This is the first philosophy textbook in moral psychology, introducing students to a range of philosophical topics and debates such as: What is moral motivation? Do reasons for action always depend on desires? Is emotion or reason at the heart of moral judgment? Under what conditions are people morally responsible? Are there self-interested reasons for people to be moral? Moral Psychology: A Contemporary Introduction presents research by philosophers and psychologists on these topics, and addresses the overarching question of how empirical research is (or is not) relevant to philosophical inquiry.
"The best imaginable introduction to moral psychology. Unrivaled in clarity and scope, Tiberius offers a seamless and stimulating integration of cutting edge empirical research and foundational philosophical theories."
—Jesse Prinz, City University of New York Graduate Center
"Valerie Tiberius’s book is an instant classic—the definitive introductory textbook on philosophical moral psychology. It is wide-ranging and authoritative, synthesizing an enormous amount of information, both scientific and philosophical. It’s also a lot of fun. With her trademark wit and levelheadedness, Tiberius introduces readers to moral philosophy’s most challenging problems and explains how recent scientific discoveries are casting these old problems in a new light. This book is beautifully written, filled with colorful examples that convey Tiberius’ hard-won insights. Each of these chapters is fascinating in its own right, and together they tell a remarkable story that is just beginning. It’s hard to imagine a better introduction to this exciting and rapidly advancing field."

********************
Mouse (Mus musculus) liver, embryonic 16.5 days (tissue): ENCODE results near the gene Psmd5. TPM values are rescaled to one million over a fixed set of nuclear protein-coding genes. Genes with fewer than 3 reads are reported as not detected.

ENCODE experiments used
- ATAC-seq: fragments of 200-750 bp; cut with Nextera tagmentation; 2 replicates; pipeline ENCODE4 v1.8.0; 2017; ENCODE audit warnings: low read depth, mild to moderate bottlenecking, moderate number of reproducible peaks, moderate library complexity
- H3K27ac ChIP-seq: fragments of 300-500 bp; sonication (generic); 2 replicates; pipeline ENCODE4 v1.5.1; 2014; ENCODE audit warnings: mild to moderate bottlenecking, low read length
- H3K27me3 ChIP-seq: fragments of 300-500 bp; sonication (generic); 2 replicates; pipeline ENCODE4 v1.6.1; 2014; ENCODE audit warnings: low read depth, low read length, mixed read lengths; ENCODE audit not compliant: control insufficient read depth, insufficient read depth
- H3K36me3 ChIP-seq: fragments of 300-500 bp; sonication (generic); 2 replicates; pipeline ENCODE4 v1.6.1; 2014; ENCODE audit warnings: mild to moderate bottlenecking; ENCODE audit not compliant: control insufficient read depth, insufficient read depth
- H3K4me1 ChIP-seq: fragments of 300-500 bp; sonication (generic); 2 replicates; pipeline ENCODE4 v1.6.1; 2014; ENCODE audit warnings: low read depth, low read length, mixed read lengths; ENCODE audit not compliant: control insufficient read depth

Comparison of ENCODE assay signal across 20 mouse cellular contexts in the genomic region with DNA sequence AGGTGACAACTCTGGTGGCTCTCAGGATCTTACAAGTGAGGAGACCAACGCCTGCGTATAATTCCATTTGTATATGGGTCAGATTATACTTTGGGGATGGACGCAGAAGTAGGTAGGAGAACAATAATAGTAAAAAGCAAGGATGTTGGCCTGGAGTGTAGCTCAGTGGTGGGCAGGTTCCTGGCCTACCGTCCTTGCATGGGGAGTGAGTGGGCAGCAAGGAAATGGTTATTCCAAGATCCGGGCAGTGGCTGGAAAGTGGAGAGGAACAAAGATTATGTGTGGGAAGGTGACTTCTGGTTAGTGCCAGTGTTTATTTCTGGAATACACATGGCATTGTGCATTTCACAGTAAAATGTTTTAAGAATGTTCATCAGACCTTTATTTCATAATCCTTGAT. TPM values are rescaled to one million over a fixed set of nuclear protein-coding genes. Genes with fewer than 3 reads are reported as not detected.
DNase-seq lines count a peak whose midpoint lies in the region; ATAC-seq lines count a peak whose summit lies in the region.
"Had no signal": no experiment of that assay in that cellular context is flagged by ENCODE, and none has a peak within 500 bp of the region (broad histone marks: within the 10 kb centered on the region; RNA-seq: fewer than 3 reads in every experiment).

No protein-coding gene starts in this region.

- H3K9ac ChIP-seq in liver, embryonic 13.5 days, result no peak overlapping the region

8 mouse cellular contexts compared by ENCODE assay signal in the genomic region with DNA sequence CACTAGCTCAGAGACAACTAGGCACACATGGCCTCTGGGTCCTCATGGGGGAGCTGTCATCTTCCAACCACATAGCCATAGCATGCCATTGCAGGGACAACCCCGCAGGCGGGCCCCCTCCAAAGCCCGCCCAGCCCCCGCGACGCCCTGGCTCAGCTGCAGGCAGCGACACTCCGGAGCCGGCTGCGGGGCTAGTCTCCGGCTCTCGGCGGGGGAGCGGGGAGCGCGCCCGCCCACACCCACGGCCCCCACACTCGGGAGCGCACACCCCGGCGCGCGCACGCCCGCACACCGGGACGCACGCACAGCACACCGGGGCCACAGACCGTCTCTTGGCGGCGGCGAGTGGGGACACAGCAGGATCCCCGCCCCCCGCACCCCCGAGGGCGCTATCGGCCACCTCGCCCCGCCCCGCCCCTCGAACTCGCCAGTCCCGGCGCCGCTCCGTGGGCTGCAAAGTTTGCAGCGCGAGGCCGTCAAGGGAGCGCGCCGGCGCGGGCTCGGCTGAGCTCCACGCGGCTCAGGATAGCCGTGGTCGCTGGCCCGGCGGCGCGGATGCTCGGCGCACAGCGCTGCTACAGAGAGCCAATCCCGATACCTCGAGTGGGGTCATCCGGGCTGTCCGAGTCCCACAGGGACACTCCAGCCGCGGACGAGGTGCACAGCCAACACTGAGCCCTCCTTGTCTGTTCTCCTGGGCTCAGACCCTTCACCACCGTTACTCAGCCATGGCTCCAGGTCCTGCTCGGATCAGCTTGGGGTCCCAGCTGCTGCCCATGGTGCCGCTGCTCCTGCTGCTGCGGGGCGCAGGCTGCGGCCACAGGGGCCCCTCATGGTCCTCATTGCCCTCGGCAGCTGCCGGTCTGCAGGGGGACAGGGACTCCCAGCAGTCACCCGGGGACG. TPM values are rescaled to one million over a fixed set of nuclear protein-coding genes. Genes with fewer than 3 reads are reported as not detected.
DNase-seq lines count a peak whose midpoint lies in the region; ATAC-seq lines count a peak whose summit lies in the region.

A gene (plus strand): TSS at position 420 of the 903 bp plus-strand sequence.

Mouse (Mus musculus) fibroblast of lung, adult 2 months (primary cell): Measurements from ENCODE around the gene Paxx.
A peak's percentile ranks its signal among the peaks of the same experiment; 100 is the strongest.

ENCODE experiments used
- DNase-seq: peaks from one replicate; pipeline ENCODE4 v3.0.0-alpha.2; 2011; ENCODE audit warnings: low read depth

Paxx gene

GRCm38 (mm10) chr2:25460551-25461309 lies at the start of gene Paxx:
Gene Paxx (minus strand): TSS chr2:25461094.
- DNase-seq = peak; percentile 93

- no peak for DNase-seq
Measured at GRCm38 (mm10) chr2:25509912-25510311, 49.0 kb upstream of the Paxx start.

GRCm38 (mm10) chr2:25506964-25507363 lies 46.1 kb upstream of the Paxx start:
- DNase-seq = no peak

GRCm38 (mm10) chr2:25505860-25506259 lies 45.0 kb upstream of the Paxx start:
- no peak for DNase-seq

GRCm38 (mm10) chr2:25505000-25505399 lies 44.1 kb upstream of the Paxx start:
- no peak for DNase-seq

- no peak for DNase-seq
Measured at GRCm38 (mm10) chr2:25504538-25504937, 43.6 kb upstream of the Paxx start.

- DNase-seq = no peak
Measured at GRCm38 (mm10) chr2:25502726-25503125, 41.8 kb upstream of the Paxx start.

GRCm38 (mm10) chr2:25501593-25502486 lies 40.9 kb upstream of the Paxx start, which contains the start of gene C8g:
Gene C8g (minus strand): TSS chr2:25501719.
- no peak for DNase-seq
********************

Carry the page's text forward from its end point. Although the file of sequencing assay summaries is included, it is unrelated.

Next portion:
—Joshua Greene, Harvard University
"This is the only text of which I'm aware—the very first one—on moral psychology. It addresses issues at the intersection of agency and normativity. It is a lively, well-written, thoughtful book that is perfect for upper-division undergraduate courses. It is also a good book to bring graduate students and even scholars up to speed on the issues in this area. Highly recommended."
—John Martin Fischer, University of California, Riverside
"Several recent volumes offer collections of readings in the exciting interdisciplinary field of moral psychology, and lots more courses now cover the difficult questions arising at the intersection of philosophy (meta-ethics, moral theory, action theory) and psychology (and other mind sciences). But until now, there has been no text to introduce students to these questions or to guide them through these readings. Valerie Tiberius is an intelligent, clear, and engaging guide. In Moral Psychology: A Contemporary Introduction, she covers a wide range of topics, including moral motivation, virtue, well-being and responsibility, and she manages both to present competing views fairly and to take a stand on which views she favors. Students will learn a great deal from this book. I certainly did."
—Eddy Nahmias, Georgia State University
Part One: Moral Psychology and Moral Philosophy
Part Two: Motivation and Moral Motivation: The Basics
Part Three: Moral Motivation
Part Four: Agency and Moral Responsibility
Part Five: Three Big Questions
An innovative, well structured series, the Routledge Contemporary Introductions to Philosophy are designed for students who already have completed an introductory-level course in philosophy. Each book introduces a core general subject in contemporary philosophy and offers students an accessible but substantial transition from introductory to higher-level college work in that subject. The series is accessible to non-specialists and each book clearly motivates and expounds the problems and positions introduced. An orientating chapter briefly introduces its topic and reminds readers of any crucial material they need to have retained from a typical introductory course. Considerable attention is given to explaining central philosophical problems of a subject and the main competing solutions and arguments for those solutions. The primary aim is to educate students in the main problems, positions and arguments of contemporary philosophy rather than to convince students of a single position.